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Great Detail: Alan Dunlop on Louis Kahn’s Trenton Bath House

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The fourth in a new series looking at the building details that have impressed and inspired our readers. Today: Alan Dunlop of Alan Dunlop Architect

Architect Louis Kahn and Anne Tyng
Building Trenton Jewish Community Center Bath House, Ewing New Jersey, US (1955)

Trenton section and thumbnail 001

Section sketch by Alan Dunlop

From the mid 1950s until his death in 1974, Louis Kahn created six of the greatest buildings of the 20th century: the Salk Institute; Kimbell Museum of Art; Phillips Exeter Library; Yale Center for British Art; Institute of Management, Ahmedabad; and the National Assembly Building, Dhaka. Each is recognised as exceptional.

However, it is in the design of a small and relatively little known bath house, begun in 1952 for the Trenton Jewish Community, that Khan ‘discovered himself’ as an architect.

Kahn worked with Anne Tyng, one of three important collaborators who had a significant input into his work. The building is cruciform in plan, geometrically precise and set out on a 22 x 8ft tartan grid, following Kahn’s fascination with Andrea Palladio’s Villa Rotunda. Each room is conceived as an independent pavilion around a central atrium, which is open to the sky.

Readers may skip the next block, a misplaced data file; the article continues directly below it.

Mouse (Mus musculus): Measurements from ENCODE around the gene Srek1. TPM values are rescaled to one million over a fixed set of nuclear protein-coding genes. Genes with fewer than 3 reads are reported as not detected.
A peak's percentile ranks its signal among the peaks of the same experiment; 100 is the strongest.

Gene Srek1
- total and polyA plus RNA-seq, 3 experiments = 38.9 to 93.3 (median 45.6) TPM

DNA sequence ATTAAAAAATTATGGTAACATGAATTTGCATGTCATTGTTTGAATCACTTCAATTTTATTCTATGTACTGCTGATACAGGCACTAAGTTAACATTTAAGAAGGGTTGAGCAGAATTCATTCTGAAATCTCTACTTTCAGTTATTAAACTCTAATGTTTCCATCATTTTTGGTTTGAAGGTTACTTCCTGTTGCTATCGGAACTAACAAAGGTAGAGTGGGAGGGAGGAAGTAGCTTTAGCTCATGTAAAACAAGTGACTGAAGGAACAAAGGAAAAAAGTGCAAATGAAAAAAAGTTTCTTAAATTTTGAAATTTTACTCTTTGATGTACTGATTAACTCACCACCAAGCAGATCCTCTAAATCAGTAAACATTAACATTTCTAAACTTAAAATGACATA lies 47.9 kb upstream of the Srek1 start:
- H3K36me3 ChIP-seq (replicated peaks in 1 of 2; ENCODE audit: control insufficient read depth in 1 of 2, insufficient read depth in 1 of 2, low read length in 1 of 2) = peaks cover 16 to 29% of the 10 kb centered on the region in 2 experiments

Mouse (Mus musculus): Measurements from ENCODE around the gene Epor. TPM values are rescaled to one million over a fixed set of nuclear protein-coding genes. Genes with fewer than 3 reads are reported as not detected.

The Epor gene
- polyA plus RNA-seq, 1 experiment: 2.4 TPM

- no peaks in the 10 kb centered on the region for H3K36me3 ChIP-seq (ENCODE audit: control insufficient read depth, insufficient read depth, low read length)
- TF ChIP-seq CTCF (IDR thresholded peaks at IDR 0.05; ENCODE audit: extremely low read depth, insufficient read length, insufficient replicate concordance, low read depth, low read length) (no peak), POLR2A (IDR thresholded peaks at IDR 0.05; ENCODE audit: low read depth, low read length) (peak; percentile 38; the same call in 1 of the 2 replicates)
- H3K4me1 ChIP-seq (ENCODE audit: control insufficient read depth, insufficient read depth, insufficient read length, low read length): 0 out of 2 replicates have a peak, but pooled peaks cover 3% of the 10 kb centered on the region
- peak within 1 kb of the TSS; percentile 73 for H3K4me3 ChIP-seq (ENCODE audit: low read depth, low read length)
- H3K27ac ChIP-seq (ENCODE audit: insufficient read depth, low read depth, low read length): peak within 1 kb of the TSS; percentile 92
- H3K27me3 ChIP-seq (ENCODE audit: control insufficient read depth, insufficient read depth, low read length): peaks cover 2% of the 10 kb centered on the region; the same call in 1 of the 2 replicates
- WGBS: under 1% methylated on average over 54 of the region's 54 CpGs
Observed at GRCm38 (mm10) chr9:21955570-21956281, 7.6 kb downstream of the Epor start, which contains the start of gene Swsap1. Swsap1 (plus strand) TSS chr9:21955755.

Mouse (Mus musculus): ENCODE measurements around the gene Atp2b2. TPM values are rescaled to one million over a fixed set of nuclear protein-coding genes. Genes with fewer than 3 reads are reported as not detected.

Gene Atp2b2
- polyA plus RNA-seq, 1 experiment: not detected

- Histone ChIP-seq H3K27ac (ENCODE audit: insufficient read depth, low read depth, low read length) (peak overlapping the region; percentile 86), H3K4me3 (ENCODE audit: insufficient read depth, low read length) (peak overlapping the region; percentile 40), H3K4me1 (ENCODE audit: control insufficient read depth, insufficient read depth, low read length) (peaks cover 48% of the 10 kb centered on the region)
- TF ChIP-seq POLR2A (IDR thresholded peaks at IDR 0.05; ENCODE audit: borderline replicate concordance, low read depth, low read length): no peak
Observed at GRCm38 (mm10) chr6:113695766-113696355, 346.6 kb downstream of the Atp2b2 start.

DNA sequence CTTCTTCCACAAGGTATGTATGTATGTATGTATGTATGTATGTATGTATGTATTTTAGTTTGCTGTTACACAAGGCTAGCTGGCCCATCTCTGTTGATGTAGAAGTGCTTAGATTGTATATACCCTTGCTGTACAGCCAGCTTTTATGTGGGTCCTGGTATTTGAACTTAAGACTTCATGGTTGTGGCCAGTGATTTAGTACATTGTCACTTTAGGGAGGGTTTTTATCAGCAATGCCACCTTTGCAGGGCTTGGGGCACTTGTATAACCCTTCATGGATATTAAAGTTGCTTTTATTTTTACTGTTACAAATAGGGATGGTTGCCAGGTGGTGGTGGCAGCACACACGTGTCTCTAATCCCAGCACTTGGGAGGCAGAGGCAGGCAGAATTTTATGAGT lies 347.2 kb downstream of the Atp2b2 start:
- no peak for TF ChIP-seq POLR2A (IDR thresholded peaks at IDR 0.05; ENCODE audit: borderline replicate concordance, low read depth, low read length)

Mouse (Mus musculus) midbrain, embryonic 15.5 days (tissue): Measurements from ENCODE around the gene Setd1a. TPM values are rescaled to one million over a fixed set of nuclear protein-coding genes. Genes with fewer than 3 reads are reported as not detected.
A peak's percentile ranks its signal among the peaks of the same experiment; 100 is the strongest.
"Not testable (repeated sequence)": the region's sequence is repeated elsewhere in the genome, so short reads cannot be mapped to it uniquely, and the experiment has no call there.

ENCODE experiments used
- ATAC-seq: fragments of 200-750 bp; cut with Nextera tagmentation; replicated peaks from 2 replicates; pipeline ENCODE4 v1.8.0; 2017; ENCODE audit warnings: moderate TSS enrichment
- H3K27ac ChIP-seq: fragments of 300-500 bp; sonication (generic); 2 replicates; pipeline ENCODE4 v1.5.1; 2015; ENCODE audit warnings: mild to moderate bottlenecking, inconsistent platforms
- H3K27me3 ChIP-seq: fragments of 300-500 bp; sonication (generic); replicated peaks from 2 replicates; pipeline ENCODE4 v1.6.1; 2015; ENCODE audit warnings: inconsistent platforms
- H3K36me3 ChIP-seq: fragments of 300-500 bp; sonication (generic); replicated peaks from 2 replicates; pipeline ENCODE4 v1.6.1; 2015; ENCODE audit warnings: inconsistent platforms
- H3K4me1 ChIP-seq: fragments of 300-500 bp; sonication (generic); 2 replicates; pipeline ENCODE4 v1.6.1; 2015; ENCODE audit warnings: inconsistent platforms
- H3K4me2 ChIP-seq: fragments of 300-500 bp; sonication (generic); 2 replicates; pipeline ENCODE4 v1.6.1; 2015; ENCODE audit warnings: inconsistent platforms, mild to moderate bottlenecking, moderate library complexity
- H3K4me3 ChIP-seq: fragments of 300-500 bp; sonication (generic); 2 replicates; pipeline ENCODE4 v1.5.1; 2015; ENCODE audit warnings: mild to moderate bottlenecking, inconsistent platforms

Trenton bath house plan and image 2

Trenton bath house plan and image 2

Above the male and female changing pavilions, entrance and porch are four pyramidal timber roofs, with an oculus at the apex. The roofs define every space and ‘float’, allowing natural light around the perimeter of the changing rooms and the interiors to ventilate naturally. The roofs are supported by steel posts at the centre of hollow ’columns’. The columns form a screened entrance to the doorless changing rooms and also storage areas, the pool control room, manager’s office and toilets.

This project set Kahn’s philosophy for all his future buildings, each of which has had a profound influence on my own work, particularly the clarity of plan and section; the appropriate use of materials combined with a knowledge of how to build and his passion for maximising natural light.

 ’From this came a generative force which is recognisable in every building I have done since’ Louis Kahn

 Alan Dunlop is honorary chair in contemporary architectural practice at the University of Liverpool

Trenton male change thumbnail jpg

Trenton male change thumbnail jpg

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